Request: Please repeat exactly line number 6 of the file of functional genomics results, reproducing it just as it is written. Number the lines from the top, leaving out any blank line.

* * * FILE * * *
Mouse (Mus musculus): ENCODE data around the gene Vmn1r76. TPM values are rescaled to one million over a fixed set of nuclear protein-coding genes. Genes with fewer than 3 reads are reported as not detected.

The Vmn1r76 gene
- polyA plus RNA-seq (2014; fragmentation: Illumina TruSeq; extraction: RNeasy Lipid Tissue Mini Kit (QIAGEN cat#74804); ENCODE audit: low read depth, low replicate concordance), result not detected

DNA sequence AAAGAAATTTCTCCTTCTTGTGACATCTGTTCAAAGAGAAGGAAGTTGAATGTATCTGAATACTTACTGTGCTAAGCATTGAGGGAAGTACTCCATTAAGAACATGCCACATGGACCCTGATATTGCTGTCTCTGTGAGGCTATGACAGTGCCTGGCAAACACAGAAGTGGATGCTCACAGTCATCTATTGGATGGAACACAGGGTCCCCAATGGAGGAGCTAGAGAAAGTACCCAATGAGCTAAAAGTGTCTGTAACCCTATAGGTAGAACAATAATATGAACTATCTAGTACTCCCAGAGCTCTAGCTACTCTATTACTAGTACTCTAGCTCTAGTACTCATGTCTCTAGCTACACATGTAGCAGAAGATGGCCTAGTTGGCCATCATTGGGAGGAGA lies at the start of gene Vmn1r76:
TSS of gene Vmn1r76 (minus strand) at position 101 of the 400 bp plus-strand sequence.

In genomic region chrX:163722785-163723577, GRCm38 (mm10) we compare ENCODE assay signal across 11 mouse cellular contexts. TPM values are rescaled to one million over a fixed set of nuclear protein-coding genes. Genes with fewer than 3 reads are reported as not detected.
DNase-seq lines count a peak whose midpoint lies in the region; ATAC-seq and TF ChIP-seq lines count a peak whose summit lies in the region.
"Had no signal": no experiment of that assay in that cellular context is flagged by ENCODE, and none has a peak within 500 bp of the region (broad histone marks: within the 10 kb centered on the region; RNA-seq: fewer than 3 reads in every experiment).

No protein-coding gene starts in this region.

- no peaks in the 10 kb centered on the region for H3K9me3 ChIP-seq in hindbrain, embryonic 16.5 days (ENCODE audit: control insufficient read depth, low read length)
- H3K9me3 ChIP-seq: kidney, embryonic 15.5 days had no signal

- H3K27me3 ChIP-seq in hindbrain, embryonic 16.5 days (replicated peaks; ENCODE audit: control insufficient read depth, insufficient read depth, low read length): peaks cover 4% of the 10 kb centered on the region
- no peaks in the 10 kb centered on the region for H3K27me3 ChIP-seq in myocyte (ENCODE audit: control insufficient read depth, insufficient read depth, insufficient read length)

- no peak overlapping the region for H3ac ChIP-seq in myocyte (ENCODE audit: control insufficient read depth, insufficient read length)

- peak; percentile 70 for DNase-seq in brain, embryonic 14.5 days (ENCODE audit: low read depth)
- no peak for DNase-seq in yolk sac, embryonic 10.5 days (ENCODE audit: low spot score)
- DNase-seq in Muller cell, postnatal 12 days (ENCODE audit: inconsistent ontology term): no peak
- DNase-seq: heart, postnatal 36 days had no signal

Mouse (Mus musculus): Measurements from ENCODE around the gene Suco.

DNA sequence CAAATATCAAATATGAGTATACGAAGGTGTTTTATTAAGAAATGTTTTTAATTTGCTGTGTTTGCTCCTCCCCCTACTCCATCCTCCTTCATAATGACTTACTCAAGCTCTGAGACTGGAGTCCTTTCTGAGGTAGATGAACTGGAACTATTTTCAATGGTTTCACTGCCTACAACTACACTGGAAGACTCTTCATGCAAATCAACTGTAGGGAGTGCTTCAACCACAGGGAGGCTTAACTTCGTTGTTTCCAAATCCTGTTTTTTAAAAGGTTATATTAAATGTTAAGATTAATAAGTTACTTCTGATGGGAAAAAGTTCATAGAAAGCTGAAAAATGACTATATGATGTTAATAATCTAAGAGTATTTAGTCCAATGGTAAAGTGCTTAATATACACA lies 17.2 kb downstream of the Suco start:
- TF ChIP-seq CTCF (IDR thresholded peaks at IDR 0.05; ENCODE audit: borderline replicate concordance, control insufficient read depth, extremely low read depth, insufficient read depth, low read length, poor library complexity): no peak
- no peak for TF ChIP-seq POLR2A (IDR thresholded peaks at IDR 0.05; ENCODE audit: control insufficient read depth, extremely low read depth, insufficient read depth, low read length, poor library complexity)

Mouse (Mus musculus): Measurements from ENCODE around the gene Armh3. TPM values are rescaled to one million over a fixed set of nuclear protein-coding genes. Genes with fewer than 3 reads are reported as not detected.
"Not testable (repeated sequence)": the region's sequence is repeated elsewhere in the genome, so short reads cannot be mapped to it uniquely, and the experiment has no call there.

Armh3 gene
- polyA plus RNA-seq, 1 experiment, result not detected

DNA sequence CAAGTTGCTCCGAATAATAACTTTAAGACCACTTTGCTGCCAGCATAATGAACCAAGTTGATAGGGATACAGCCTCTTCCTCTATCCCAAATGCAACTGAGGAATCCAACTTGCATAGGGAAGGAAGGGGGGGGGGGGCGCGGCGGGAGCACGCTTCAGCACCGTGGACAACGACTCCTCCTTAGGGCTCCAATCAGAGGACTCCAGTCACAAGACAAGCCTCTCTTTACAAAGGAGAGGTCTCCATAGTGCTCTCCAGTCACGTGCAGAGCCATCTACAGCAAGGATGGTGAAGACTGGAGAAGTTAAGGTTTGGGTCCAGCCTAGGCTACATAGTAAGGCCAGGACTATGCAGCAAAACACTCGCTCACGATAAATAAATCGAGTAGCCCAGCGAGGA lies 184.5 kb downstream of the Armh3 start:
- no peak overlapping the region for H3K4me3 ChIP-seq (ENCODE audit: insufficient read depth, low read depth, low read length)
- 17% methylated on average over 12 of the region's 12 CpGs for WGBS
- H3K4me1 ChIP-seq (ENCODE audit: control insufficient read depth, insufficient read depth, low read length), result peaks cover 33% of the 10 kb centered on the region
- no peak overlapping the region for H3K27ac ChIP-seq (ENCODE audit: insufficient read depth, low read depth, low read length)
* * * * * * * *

In genomic region chrX:163722785-163723577, GRCm38 (mm10) we compare ENCODE assay signal across 11 mouse cellular contexts. TPM values are rescaled to one million over a fixed set of nuclear protein-coding genes. Genes with fewer than 3 reads are reported as not detected.